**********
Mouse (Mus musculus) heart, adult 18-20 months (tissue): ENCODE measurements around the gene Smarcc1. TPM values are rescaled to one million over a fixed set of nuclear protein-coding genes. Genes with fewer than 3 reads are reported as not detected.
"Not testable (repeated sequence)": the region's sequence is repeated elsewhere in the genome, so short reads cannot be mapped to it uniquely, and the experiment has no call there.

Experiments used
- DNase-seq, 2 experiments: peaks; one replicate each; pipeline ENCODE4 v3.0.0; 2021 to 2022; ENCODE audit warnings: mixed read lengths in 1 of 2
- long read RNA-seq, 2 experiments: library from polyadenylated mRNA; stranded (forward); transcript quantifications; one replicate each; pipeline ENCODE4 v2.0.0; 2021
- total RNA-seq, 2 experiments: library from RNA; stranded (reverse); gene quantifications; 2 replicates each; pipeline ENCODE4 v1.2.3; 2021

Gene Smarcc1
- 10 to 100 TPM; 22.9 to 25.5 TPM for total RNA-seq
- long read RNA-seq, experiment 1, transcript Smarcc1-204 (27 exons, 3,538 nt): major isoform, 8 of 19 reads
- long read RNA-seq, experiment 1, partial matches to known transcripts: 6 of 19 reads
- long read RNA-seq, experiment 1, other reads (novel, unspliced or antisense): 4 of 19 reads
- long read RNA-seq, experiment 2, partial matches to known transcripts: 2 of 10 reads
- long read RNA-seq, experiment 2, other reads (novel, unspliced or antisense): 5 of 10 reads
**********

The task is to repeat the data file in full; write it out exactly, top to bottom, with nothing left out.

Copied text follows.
Mouse (Mus musculus) heart, adult 18-20 months (tissue): ENCODE measurements around the gene Smarcc1. TPM values are rescaled to one million over a fixed set of nuclear protein-coding genes. Genes with fewer than 3 reads are reported as not detected.
"Not testable (repeated sequence)": the region's sequence is repeated elsewhere in the genome, so short reads cannot be mapped to it uniquely, and the experiment has no call there.

Experiments used
- DNase-seq, 2 experiments: peaks; one replicate each; pipeline ENCODE4 v3.0.0; 2021 to 2022; ENCODE audit warnings: mixed read lengths in 1 of 2
- long read RNA-seq, 2 experiments: library from polyadenylated mRNA; stranded (forward); transcript quantifications; one replicate each; pipeline ENCODE4 v2.0.0; 2021
- total RNA-seq, 2 experiments: library from RNA; stranded (reverse); gene quantifications; 2 replicates each; pipeline ENCODE4 v1.2.3; 2021

Gene Smarcc1
- 10 to 100 TPM; 22.9 to 25.5 TPM for total RNA-seq
- long read RNA-seq, experiment 1, transcript Smarcc1-204 (27 exons, 3,538 nt): major isoform, 8 of 19 reads
- long read RNA-seq, experiment 1, partial matches to known transcripts: 6 of 19 reads
- long read RNA-seq, experiment 1, other reads (novel, unspliced or antisense): 4 of 19 reads
- long read RNA-seq, experiment 2, partial matches to known transcripts: 2 of 10 reads
- long read RNA-seq, experiment 2, other reads (novel, unspliced or antisense): 5 of 10 reads